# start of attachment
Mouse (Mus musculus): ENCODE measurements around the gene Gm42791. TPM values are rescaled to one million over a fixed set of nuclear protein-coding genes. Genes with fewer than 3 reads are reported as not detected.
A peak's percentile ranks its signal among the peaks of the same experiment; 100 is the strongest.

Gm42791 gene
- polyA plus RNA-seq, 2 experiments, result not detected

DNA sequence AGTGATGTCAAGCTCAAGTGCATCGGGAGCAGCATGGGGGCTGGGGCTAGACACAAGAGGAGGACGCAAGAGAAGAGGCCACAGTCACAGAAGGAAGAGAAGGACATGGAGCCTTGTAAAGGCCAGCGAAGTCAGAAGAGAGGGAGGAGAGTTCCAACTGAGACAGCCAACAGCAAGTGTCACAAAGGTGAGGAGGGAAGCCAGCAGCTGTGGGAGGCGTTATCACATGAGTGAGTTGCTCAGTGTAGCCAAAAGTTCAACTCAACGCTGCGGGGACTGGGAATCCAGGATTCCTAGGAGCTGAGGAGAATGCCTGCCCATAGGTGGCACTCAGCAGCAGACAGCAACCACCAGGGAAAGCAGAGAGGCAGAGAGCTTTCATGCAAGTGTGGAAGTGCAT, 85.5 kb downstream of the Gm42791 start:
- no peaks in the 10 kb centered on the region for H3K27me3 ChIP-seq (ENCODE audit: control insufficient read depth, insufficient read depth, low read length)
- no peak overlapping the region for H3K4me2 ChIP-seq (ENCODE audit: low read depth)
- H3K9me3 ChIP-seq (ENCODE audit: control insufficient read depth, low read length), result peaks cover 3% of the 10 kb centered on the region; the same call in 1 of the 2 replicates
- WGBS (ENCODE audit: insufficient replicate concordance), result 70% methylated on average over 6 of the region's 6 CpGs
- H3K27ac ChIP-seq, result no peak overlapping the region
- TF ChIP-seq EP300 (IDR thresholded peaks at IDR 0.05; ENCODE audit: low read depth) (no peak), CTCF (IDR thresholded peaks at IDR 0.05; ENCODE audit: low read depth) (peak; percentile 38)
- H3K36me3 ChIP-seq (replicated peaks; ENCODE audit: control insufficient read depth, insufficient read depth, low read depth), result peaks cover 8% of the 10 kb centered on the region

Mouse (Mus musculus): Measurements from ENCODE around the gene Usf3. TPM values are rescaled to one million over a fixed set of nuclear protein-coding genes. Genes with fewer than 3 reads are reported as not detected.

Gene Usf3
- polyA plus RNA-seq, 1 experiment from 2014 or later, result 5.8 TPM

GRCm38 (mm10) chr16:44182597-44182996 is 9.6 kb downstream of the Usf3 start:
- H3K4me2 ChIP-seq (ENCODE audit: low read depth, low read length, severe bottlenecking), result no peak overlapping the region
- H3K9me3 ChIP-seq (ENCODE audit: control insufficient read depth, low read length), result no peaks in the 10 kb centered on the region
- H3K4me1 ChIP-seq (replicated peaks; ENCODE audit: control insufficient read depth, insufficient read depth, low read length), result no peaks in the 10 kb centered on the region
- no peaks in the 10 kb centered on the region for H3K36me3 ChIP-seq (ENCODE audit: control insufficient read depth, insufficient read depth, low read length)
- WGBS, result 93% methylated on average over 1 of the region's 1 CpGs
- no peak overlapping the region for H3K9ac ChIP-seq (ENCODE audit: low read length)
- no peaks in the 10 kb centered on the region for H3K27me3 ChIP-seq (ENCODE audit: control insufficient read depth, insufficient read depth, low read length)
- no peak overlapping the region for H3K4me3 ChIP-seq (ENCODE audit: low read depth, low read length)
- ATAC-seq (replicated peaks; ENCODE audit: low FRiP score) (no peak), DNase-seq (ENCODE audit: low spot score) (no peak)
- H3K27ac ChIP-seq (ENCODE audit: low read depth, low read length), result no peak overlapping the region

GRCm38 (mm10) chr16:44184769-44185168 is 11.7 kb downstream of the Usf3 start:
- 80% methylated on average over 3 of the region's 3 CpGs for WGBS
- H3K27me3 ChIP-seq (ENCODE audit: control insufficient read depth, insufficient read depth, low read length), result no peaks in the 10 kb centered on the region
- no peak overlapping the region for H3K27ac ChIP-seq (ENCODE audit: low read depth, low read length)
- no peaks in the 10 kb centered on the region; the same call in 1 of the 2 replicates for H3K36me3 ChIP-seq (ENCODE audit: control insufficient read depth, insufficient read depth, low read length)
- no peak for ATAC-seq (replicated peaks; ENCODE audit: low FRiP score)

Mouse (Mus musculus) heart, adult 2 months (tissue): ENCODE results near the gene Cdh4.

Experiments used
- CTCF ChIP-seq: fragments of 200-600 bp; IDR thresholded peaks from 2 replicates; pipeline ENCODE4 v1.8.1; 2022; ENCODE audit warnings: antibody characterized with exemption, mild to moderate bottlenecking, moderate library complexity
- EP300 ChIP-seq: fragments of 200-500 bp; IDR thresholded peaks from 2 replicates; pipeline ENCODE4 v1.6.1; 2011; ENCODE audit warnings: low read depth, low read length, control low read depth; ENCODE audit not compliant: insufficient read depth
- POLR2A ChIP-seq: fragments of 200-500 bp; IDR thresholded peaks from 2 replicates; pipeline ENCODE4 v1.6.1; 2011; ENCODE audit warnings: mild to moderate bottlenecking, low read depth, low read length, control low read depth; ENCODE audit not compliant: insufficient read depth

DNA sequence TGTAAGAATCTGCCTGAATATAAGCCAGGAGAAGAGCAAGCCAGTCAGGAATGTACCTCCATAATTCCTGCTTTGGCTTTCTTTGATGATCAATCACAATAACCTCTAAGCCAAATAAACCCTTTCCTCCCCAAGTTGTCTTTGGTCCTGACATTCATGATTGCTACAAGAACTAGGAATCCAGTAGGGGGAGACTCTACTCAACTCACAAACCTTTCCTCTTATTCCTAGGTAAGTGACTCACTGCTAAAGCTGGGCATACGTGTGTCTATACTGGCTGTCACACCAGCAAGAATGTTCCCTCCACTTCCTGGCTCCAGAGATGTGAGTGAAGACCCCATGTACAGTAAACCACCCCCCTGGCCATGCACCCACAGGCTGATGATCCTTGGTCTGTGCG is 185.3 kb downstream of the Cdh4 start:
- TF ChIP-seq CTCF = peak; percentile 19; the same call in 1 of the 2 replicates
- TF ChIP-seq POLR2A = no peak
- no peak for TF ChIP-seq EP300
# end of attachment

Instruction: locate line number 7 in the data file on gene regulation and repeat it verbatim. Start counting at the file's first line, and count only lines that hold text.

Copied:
- no peak overlapping the region for H3K4me2 ChIP-seq (ENCODE audit: low read depth)